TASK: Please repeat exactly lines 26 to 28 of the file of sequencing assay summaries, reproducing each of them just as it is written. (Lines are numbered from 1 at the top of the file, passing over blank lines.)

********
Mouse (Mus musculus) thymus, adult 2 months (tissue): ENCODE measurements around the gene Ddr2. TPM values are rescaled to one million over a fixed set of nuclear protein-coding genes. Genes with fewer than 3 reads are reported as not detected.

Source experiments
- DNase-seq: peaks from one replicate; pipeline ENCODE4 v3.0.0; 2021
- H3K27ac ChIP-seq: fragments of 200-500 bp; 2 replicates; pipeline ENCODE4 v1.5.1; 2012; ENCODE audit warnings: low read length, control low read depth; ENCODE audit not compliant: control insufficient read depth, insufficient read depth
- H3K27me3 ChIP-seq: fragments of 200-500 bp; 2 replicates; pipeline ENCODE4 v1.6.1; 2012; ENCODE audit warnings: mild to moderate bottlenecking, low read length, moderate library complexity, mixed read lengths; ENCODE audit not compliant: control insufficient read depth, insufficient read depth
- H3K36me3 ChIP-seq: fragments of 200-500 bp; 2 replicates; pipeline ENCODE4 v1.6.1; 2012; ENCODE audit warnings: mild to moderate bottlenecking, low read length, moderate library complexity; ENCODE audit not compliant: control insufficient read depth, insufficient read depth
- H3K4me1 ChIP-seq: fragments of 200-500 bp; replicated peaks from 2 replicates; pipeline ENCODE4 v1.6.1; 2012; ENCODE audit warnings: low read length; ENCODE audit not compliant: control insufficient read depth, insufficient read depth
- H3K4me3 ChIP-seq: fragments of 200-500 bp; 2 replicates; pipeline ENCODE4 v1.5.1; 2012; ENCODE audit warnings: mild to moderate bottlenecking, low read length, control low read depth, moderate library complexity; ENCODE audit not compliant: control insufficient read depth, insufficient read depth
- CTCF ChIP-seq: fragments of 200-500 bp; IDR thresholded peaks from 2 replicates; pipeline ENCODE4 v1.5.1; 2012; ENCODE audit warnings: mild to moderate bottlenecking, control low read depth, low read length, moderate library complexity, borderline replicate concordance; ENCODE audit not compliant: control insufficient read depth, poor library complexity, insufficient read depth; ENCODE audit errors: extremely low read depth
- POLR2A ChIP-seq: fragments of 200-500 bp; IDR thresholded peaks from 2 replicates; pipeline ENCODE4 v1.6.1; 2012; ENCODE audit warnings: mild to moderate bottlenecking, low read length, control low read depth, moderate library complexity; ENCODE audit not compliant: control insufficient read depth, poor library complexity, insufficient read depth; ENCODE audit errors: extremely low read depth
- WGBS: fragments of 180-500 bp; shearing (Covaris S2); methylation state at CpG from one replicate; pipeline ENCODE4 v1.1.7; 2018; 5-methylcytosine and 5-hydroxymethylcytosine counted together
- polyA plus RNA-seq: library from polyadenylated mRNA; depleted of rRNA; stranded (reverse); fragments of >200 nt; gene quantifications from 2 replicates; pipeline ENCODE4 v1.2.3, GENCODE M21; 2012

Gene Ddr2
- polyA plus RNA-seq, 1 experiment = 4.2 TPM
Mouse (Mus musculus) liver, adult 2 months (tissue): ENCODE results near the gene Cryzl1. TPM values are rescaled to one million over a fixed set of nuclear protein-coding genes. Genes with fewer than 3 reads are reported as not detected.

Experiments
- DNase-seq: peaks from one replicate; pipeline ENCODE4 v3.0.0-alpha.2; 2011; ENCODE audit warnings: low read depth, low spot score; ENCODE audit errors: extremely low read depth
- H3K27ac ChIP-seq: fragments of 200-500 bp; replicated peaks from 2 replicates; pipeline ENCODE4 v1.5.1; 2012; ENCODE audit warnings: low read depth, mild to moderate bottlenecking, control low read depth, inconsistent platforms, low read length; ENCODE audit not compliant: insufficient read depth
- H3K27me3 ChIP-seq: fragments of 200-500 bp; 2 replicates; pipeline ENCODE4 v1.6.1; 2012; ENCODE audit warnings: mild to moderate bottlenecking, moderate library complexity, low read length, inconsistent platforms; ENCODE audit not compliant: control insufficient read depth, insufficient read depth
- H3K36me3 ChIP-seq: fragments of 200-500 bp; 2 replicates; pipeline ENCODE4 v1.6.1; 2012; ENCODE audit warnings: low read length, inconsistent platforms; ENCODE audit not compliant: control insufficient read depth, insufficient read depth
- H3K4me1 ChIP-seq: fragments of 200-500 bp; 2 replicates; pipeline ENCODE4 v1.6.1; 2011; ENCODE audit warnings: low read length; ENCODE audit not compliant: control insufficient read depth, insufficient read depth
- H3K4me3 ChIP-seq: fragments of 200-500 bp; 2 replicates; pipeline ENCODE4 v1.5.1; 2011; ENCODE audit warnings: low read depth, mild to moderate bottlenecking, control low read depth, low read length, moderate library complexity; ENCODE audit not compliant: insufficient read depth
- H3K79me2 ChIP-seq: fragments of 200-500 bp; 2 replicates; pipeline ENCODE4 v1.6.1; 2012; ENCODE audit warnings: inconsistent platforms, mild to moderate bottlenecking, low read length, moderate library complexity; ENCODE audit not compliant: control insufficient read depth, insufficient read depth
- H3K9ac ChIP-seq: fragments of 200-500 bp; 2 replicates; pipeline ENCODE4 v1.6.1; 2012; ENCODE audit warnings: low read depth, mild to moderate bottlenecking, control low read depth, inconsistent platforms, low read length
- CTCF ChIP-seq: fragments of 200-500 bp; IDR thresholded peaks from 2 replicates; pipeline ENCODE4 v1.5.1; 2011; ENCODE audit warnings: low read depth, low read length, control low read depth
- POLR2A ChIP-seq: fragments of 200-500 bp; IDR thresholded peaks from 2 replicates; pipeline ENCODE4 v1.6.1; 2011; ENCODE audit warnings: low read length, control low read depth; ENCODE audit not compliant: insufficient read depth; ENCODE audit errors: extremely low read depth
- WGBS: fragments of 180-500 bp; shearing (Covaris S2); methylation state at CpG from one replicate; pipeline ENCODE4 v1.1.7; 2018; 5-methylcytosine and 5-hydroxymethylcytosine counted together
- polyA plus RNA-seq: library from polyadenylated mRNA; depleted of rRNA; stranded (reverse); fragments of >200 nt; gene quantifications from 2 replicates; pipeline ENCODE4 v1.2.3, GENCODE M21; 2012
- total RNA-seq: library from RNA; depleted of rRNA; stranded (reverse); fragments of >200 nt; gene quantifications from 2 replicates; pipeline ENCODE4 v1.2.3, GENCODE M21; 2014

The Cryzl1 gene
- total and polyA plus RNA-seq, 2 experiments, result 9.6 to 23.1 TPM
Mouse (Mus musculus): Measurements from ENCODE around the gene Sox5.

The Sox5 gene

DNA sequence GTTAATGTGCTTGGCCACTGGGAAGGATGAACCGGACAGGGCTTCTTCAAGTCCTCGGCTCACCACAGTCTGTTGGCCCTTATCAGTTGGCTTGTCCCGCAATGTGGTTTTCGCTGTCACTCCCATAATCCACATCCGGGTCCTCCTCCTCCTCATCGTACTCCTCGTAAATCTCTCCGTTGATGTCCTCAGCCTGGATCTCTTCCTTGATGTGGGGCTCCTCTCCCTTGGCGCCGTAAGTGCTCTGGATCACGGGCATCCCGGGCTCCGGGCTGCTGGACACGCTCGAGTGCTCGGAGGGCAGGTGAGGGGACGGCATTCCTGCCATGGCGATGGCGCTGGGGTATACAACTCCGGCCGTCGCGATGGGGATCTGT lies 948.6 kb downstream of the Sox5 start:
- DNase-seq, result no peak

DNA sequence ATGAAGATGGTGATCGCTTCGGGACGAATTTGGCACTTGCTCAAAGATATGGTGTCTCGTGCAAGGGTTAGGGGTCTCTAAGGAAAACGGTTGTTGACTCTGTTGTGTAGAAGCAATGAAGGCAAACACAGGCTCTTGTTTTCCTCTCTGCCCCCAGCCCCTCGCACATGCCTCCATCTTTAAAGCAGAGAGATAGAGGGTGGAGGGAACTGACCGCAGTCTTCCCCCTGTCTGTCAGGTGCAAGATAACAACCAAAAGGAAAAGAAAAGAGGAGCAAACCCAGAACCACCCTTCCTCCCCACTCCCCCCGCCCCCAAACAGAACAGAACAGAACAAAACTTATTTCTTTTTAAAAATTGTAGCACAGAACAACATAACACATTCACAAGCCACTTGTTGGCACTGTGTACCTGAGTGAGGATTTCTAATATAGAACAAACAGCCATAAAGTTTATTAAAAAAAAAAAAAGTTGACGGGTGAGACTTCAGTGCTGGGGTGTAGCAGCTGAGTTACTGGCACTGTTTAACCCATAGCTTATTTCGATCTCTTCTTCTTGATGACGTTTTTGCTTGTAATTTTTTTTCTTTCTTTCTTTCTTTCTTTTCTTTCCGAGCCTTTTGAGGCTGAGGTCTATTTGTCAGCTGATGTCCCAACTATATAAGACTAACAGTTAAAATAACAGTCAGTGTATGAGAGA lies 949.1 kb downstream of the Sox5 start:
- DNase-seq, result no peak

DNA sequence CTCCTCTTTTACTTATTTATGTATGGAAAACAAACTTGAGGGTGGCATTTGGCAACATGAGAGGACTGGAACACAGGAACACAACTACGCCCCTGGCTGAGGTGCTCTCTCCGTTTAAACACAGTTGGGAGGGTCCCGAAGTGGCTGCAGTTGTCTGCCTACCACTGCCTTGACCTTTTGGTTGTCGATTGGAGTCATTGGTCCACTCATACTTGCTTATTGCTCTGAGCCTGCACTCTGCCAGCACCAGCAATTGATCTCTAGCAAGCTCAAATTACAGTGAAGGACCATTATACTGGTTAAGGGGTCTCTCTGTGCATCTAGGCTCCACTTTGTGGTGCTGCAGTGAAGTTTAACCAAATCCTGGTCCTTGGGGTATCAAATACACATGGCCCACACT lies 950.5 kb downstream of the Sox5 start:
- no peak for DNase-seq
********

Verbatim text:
- POLR2A ChIP-seq: fragments of 200-500 bp; IDR thresholded peaks from 2 replicates; pipeline ENCODE4 v1.6.1; 2011; ENCODE audit warnings: low read length, control low read depth; ENCODE audit not compliant: insufficient read depth; ENCODE audit errors: extremely low read depth
- WGBS: fragments of 180-500 bp; shearing (Covaris S2); methylation state at CpG from one replicate; pipeline ENCODE4 v1.1.7; 2018; 5-methylcytosine and 5-hydroxymethylcytosine counted together
- polyA plus RNA-seq: library from polyadenylated mRNA; depleted of rRNA; stranded (reverse); fragments of >200 nt; gene quantifications from 2 replicates; pipeline ENCODE4 v1.2.3, GENCODE M21; 2012